In our first installment of The Internet of Things (IoT), Data, and the Implications on Intellectual Property, we discussed the need to understand the full landscape of IoT, not just devices. In this second part, let's talk about "big data". All of these devices and the data they will create, hold, transmit and interact with raises a unique Intellectual Property (IP) question. Who owns the data?
As innovation consultants, we have a front row seat to watch (and help) companies learn how to be innovative. We've seen a lot of companies take a variety of approaches to innovation. One of the most common we see is what we call the "ad hoc" approach. This is a fancy way of saying "let's invent something and then see if we can sell it!" Although this approach is very common, it very rarely works well. We have a better approach. See how we helped a company in the health care industry apply four fundamental ingredients for a successful innovation strategy.
To say that the healthcare industry is under intense pressure to change is an obvious understatement. But in a large and mature industry how do we begin to understand the scope and scale of the change needed? Working with our clients, and a review of the literature has made it clear that there are three broad areas that can provide a framework for change.
While the Internet of Things (IoT) is not new, we are now seeing the refinement of the devices, communication protocols, and data management that was not possible a few years ago. There is a forthcoming convergence of multiple product and technology spaces in this this new world of a predicted 50 billion "things," and the possibility for growth in markets and IP are enormous. IoT is a wide-ranging technological space. So we are publishing a short series on IoT and intellectual property (IP) to highlight some opportunities and challenges that we see, beyond the standard scope of everyday articles being circulated.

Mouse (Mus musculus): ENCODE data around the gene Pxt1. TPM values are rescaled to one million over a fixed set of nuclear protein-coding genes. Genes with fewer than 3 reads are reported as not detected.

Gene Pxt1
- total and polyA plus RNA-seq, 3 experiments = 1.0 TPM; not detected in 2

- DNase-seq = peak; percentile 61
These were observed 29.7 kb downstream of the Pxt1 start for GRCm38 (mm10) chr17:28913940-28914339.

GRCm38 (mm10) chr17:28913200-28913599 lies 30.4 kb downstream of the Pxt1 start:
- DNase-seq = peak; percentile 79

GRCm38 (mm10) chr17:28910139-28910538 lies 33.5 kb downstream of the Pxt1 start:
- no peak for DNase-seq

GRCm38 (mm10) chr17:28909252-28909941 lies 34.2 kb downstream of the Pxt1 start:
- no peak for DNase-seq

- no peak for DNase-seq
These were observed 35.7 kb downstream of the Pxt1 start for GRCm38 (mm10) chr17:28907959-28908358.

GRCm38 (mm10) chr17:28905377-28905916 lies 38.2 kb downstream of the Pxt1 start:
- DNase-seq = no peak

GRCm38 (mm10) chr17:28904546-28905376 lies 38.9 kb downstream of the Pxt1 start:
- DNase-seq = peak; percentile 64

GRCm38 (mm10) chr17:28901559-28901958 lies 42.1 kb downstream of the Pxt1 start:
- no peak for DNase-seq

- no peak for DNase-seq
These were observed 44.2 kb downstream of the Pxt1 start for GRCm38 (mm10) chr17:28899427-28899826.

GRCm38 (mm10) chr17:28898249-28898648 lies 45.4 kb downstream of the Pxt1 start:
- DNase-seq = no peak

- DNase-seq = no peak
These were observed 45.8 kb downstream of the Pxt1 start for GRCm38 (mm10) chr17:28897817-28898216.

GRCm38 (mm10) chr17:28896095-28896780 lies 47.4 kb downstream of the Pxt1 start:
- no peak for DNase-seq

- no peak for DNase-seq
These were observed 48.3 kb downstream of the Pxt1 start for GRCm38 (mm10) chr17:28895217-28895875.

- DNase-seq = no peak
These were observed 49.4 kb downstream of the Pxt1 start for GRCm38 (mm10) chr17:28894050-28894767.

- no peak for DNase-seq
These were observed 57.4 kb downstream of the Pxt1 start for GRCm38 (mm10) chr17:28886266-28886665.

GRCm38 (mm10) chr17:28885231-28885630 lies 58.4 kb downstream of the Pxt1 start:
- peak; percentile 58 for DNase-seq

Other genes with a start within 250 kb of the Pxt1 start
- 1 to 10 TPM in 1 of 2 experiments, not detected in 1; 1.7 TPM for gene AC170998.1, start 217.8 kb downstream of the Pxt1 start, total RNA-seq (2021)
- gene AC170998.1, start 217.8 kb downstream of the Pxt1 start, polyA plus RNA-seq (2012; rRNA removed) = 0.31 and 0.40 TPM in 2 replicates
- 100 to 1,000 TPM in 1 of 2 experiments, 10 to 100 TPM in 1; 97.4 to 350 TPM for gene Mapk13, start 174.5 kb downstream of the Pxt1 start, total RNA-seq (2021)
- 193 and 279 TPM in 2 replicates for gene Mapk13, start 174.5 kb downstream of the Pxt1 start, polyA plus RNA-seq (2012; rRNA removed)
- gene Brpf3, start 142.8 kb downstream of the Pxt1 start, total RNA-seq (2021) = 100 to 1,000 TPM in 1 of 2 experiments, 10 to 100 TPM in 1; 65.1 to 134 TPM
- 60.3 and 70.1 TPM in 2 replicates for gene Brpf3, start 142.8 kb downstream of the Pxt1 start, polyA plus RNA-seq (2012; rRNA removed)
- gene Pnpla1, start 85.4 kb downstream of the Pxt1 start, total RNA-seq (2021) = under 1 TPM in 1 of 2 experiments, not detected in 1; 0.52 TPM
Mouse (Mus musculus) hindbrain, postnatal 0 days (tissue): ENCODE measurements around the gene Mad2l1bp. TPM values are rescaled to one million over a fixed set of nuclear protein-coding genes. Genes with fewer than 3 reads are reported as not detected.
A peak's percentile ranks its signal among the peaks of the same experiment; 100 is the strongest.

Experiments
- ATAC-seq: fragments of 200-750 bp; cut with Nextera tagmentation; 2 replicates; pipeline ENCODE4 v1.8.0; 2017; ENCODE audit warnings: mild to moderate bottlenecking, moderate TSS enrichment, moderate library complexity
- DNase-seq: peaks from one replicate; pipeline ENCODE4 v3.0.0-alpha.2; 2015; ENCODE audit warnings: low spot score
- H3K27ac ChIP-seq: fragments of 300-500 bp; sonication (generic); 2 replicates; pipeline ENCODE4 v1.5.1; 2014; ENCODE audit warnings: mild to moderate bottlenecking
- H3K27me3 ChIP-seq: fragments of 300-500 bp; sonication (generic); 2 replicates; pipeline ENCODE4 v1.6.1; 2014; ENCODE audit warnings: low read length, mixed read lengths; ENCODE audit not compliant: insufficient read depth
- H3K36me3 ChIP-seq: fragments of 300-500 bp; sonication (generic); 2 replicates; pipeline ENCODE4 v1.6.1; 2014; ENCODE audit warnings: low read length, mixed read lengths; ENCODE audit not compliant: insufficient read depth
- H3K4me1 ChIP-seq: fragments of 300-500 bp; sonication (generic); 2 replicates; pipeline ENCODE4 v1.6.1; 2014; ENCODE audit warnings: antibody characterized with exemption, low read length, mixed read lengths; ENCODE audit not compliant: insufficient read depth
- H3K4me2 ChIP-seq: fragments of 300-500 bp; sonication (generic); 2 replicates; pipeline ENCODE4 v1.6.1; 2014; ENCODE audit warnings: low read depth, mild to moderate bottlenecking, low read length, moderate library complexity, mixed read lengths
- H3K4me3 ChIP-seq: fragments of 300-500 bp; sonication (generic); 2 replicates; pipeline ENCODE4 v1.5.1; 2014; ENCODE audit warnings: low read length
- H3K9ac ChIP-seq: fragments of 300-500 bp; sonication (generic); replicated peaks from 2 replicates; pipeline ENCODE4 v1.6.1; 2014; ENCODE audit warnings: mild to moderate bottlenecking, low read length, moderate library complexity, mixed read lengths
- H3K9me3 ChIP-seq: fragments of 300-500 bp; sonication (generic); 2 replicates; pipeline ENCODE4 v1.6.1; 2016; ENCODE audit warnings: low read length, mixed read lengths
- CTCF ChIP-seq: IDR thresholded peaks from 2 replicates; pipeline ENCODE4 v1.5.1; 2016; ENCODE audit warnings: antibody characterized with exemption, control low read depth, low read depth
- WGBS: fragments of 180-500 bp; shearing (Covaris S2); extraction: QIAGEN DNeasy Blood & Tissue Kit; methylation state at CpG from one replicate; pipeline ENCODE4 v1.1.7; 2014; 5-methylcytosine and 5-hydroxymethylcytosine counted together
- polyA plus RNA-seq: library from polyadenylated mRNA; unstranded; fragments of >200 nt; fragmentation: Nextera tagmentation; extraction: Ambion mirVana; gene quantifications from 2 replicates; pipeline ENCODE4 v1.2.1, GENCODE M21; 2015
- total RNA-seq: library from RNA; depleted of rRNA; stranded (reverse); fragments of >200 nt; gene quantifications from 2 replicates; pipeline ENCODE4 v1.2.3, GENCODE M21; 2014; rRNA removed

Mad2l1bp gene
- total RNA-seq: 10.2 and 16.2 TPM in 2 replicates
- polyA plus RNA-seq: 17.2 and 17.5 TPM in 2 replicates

One of the complex problems that we have been focusing on recently is how to make innovation more successful. We measure innovation success as a combination of both the number of new innovations and the rate of successful implementation. Innovation without implementation serves neither a company nor its customers. From our work with clients we have concluded that there are four major elements necessary to have any chance of creating focused, implementable innovation that meets your business needs: The Four Pillars.
The Apple Watch is, as usual for Apple, a trailblazing product that not only showcases a new product, but opens up a path to grow a new area of technology. It is also another example of true innovation struggling against internal and external forces, all of which try to hamper innovation, harming sales and damaging the development of exciting technology. As with other examples, the Watch is proof that process is just as important as the innovation when it comes to implementing great ideas.
Based on recent trends, we expect an increase in strategic focus on design patents, which will likely include an influx of new design applications into the U.S. Patent & Trademark Office (USPTO), as well as other patent offices around the world. Here are the key reasons why we are advising our clients to increase their focus on design patents.
The recently concluded and highly publicized patent infringement trial between Apple and Samsung was significant because design patents have long been seen as less valuable and less strategic than utility patents. In reality, design patents do have strategic value, especially when used within the context of an overall IP strategy.
Over the past year, ipCapital Group has seen a dramatic increase in requests to value IP portfolios. The engagements range from advising on high-profile deals to supporting capital raises for small, private companies who have few assets other than IP. We continue to use these experiences and lessons as feedback to our methodology, which is critical as the landscape evolves. In our latest video, we highlight a few of those lessons.